Faculty members Loomis and Warburton publish books Joshua Loomis, Ph.D., assistant professor of microbiology and Christopher E.S. Warburton, Ph.D., an adjunct assistant professor of political science and economics, have each been published recently.
Now in its fourth year, the Troiani-Sweeney Endowed Fund Lecture Series at ESU was developed by graduates Linda (Troiani) ’83 and Sam Niedbala ’82 to honor Linda’s sister, Yvonne Troiani Sweeney ’78. Yvonne dedicated her life to her nursing career that spanned 30 years until she was diagnosed with a form of early onset dementia called posterior cortical atrophy.
Students take part in State System Advocacy Campaign
Dr. Joshua Loomis
Students from ESU were among hundreds of students, faculty, alumni and other supporters from the 14 universities within Pennsylvania’s State System of Higher Education that visited the Capitol February 22, 2018, to launch the State System’s annual advocacy campaign. The system is seeking increased investment as the universities continue to prepare students to be Pennsylvania’s next generation of leaders in business, education, health, the arts and beyond. Follow the campaign in social media at #Prepared4PA.
Dr. Loomis published a book titled Epidemics: The Impact of Germs and Their Power over Humanity. Published by Praeger Publishing, the text takes a holistic approach to explaining how these diseases have shaped who we are as a society. Dr. Warburton wrote The Development of International Monetary Policy. Published by Routledge, the monograph traces the development of international monetary policy from mercantilism to quantitative easing.
Dr. Christopher Warburton
aims to ‘fill gaps’ between students, alumni It started with a simple idea during a brainstorming session: current ESU students have questions; ESU alumni can guide them on the path to answers. The result? The new Warrior Alumni Mentor Program, an initiative of the alumni board’s Outreach Committee, chaired by Dawn Ketterman-Benner ’70. Known as WAM, the Warrior Alumni Mentor Program aims to connect current students with alumni mentors who can advise them on their career, industry or major; graduate school application process; education financing; interviewing and resume writing; and time management and study skills. Mentors can address any “real world” issues students may have about classes, majors or personal matters, according to alumni board member Demetrius Lindsey ’12.
Twenty-seven students enrolled in the leadership class taught by Webster Weichu “Webb” Xu, assistant professor of business management, participated in WAM’s pilot program during spring semester 2018. The students reviewed the professional backgrounds of alumni board members and several recent graduates in Warrior Careers, an online career portal for students, alumni and employers, and, as desired, selected a mentor. Two students chose Lindsey as their mentor. “I’m a big believer in mentoring and in the idea that mentoring helps to fill gaps,” said Lindsey, who credits the advice of informal mentors for helping him as he grew up in Reading and pursued his education at ESU. “It’s about building up a tribe of mentors.”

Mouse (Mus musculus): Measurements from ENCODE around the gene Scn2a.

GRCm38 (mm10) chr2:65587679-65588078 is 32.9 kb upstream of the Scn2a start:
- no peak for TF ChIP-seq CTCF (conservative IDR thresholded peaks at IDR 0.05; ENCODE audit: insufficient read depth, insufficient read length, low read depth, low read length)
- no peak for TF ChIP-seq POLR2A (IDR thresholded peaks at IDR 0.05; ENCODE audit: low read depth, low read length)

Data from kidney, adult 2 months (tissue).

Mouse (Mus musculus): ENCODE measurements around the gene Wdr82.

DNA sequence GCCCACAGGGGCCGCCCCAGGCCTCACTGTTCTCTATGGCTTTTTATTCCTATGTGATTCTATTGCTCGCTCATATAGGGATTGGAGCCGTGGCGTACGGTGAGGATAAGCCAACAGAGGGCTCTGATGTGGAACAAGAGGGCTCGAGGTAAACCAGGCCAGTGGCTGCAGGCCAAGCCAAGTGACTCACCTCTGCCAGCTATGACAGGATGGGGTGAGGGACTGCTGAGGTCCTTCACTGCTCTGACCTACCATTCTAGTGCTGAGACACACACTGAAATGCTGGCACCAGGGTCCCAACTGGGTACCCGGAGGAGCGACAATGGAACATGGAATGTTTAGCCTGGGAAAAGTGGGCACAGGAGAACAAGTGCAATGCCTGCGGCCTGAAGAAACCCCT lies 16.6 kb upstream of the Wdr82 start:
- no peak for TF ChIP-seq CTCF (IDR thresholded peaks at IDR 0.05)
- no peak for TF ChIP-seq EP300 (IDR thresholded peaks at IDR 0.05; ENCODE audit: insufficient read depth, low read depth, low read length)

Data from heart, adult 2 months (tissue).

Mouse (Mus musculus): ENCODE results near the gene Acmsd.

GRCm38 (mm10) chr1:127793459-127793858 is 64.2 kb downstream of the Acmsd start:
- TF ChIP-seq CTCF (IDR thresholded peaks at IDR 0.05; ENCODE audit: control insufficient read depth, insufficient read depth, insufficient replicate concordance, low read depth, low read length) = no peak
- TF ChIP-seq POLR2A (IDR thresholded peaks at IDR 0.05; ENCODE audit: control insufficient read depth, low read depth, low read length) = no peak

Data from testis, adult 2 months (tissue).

Benefits students and alumni Sharone Jones, ESU’s director of career and workforce development, sees the program as a means of matching students and alumni for networking and support. She believes a mentoring relationship can benefit both students and alumni. “I’m always interested in relationships in the workforce that lead to opportunities in industry, contacts at specific companies, job shadowing and internships,” Jones said. “The outcome I expect to see from this program is personal and professional growth on both sides and a continuing relationship.” In addition to professional insight and guidance, potential benefits for students participating in the program are enhanced confidence, personal encouragement and support, and exposure to diverse perspectives and experiences. For alumni mentors,
the relationship may be a way to leave a legacy while enhancing their own coaching, leadership, management and recruiting skills. Ketterman-Benner said the alumni board members are committed to WAM’s success for one very basic reason. “We want to help as many students as possible. That’s what it’s all about: a great student experience at ESU.” Lindsey, who serves as a mentor for middle and high school students in his hometown and for brothers in his ESU fraternity, Sigma Pi, said, “Everyone should have a mentor. This program will bridge the gap between students and alumni. Students should be proud of where they came from and, once they have their tribe, they should pay it forward as mentors to others.”
WAM’s second phase is planned for fall 2018, again with students in Xu’s leadership class. For more information or to volunteer as a potential mentor, alumni may contact Leon John, director of alumni engagement, at email@example.com or (570) 422-3194. 24 the alumni herald
– By Bonnie Martin
Come back to celebrate! The Class of 1968 is planning its 50th Reunion. Make your plans to return to campus for all the festivities! Photo from The Stroud yearbook, 1968.
Come Home for ESU’s 125th Anniversary Year Homecoming Weekend 2018
Class of 1968